The framing material is alternately sheer and grating, a haze of static, a thick brush through which the piano, slow and steady, occasionally makes itself heard — first some tentative notes, then a hint of a melody, then a sour note to emphasize that all is still not well. The development is not restricted to that solo piano. First of all, it’s odd to think of it as solo piano, since there is so much more going on in the track, but everything else is a noise so primal it seems to come from some other plane. Yet that noise also changes as time passes, the volume and the brittle metallic intensity rising and falling in waves. This is “Week Twenty Nine Project” of Madeleine Cocolas’ ongoing attempt to write an original piece of music each week, last mentioned here in June 2013.
This is the note she wrote when she posted it:
Oh my goodness. Have you seen Gravity yet? If not you should go and see it now. Preferably in 3D. It was so tense that I had worn hot pink lipstick to go see it (nothing special there – I wear hot pink lipstick everywhere), but when I went to the bathroom afterwards I noticed I had smudged it all over my face from holding my hands against my face. And that stuff doesn’t really come off very easily.
Anyhow, here’s my Week Twenty-Nine Project. I had fun with this one and spent hours manipulating some of Greg’s guitar noodling by slowing it down, reversing it, putting reverb and other effects on it, then I put a simple piano melody over the top. I like the relentless wall of noise that sits behind the piano melody. Maybe I’m still harboring a bit of the tension from Gravity?!
Track originally posted for free download at soundcloud.com/madeleine-cocolas. She’s an Australian composer based in Seattle, Washington. More from her at madeleinecocolas.blogspot.com.
A peek at a new Christina Vantzou album
The second album from Christina Vantzou is due out on February 24. Titled No. 2, it follows her earlier No. 1, which was released in late 2011. The new album is on the label Kranky, which is home to such notable musicians as Jessica Baliff, Greg Davis, Grouper, and Keith Fullerton Whitman, as well as the Dead Texan, which is Vantzou’s collaboration with Adam Wiltzie of Stars of the Lid, also on the Kranky roster. Kranky has posted a track from No. 2 in advance of the album’s release. “Going Backwards to Recover That Which Was Left Behind” is a slow-moving chamber piece that builds as it goes, its increasing density of instrumentation at each moment in an eager, quiet struggle to keep the increasing momentum from undoing the stability of what the piece has accomplished thus far. Melodic fragments are repeated on varied instruments, the orchestration swelling as it passes its midpoint, and a reticent horn section — reminiscent of David Byrne’s Knee Plays — eventually filling things out. Absolutely beautiful.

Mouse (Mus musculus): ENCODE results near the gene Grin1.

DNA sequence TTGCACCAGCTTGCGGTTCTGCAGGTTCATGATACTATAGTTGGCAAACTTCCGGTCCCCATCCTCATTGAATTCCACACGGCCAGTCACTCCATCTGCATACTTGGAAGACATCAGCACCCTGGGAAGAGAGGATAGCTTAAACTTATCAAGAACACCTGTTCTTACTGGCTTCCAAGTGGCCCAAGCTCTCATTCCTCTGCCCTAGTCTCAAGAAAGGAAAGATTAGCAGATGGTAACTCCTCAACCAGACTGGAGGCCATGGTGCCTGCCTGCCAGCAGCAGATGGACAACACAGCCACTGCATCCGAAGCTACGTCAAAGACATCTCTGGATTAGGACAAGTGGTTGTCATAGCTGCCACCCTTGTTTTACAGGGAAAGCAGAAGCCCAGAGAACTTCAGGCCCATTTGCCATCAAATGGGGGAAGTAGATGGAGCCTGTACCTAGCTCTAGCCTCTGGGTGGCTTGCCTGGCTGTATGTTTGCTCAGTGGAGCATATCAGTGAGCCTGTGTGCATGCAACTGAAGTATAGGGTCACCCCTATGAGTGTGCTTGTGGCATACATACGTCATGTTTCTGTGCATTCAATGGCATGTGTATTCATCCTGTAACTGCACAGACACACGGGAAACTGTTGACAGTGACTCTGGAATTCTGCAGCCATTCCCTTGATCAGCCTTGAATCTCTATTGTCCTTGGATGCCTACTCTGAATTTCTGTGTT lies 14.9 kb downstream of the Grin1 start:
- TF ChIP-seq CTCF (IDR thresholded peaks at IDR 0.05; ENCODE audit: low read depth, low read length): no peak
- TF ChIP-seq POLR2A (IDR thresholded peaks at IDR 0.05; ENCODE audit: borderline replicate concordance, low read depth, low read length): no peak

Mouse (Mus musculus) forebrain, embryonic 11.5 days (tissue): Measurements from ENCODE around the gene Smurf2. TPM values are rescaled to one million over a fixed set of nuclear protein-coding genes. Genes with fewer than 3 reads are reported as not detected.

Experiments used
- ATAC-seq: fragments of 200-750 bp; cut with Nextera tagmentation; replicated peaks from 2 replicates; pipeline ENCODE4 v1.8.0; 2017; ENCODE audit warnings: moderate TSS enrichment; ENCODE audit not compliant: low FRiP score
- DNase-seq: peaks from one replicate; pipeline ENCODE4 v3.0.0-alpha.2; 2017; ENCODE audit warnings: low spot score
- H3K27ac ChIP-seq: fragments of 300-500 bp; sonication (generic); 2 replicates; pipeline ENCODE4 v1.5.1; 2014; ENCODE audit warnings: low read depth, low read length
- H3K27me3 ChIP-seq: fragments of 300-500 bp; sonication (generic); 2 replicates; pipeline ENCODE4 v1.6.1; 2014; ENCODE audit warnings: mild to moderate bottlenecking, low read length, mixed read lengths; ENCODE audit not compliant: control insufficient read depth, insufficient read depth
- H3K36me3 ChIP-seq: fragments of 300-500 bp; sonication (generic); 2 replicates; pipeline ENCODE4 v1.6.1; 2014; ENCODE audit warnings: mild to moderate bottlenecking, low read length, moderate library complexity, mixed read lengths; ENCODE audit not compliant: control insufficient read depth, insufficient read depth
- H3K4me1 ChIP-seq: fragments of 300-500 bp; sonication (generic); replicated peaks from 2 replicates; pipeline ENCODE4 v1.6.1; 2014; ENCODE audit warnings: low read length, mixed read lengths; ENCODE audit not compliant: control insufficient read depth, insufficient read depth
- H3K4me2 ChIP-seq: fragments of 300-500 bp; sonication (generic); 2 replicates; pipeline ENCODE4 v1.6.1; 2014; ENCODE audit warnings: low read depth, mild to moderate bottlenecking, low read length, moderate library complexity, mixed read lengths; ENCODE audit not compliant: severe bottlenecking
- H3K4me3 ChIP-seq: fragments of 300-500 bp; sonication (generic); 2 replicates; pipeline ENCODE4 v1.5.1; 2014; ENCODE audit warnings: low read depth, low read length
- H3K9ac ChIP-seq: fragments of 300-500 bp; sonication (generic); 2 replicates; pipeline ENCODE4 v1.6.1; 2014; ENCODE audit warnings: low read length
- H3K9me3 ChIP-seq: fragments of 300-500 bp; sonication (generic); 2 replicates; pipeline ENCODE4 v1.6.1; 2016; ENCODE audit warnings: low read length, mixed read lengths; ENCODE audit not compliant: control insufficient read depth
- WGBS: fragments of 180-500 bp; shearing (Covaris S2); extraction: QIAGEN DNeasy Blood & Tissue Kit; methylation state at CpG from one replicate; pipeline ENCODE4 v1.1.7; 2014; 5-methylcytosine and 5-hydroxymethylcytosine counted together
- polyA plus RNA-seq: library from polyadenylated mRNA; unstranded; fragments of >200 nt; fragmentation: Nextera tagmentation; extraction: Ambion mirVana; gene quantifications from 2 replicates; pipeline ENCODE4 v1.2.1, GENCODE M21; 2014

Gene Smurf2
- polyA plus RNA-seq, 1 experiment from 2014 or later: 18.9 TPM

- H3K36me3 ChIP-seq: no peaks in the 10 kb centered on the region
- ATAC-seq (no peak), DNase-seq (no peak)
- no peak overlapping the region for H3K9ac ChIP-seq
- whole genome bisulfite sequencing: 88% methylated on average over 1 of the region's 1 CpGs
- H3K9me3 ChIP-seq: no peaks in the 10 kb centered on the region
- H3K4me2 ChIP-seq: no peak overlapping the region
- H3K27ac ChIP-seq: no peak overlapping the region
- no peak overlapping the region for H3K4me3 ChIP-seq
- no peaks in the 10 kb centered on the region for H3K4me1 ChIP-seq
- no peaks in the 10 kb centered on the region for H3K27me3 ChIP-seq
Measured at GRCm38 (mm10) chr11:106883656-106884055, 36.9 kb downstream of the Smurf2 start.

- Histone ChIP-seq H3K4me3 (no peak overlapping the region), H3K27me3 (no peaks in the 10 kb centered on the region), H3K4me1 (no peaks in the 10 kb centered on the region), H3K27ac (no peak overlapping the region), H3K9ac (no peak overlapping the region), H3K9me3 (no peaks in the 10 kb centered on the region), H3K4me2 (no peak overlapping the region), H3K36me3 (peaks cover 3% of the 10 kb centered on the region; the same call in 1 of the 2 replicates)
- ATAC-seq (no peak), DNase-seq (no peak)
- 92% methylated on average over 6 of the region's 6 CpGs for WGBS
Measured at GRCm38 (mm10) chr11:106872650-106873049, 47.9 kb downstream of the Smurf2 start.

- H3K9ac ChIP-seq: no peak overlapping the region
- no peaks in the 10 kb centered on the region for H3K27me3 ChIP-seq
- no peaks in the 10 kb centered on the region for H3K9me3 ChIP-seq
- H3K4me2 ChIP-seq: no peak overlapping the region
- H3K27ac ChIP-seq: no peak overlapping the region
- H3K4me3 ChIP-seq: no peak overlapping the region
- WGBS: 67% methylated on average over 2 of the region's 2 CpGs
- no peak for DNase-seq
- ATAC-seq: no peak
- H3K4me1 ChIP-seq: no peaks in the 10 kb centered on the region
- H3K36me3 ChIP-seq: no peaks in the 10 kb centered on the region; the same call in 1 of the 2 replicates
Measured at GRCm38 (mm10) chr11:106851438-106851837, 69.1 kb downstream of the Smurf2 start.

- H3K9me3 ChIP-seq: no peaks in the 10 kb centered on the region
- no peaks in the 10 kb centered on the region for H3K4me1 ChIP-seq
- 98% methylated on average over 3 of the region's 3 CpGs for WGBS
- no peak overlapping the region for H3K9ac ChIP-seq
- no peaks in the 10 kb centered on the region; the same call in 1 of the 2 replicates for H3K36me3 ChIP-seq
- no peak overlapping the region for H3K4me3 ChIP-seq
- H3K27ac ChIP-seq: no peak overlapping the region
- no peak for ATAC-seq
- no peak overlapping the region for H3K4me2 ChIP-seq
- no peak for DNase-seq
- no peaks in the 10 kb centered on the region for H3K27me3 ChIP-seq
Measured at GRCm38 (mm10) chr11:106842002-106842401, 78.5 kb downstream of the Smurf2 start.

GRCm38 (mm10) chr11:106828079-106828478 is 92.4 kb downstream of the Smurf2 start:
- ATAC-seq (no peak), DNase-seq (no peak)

Track originally posted for free download at soundcloud.com/kranky. More by Christina Vantzou at christinavantzou.com, which is where the above images are from.
A solo piano piece by Glasgow's Elizabeth Veldon
In the recent solo piano piece by Elizabeth Veldon, “The Pure Water, Filled with Light,” the light may very well be the spaces between the notes. That’s an unnecessary distinction, because silence is a kind of note unto itself, so safer to say that the light is the space between the parts played between the piano. The piano is slow and studied, and at times meticulously random, brief moments of melodic fragments and sudden stoppages. The silences are of irregular length, which means that rather than serve as pauses, they stand as sonic content as well. One listens to the silences to hear what they contain, what they mean, rather than treating them as mere punctuation. It’s quite a feat.
Track originally posted for free download at soundcloud.com/elizabethveldon. More from Veldon, who is based in Glasgow, Scotland, at elizabethveldon.tumblr.com, twitter.com/elizabethveldon, and elizabethveldon.bandcamp.com.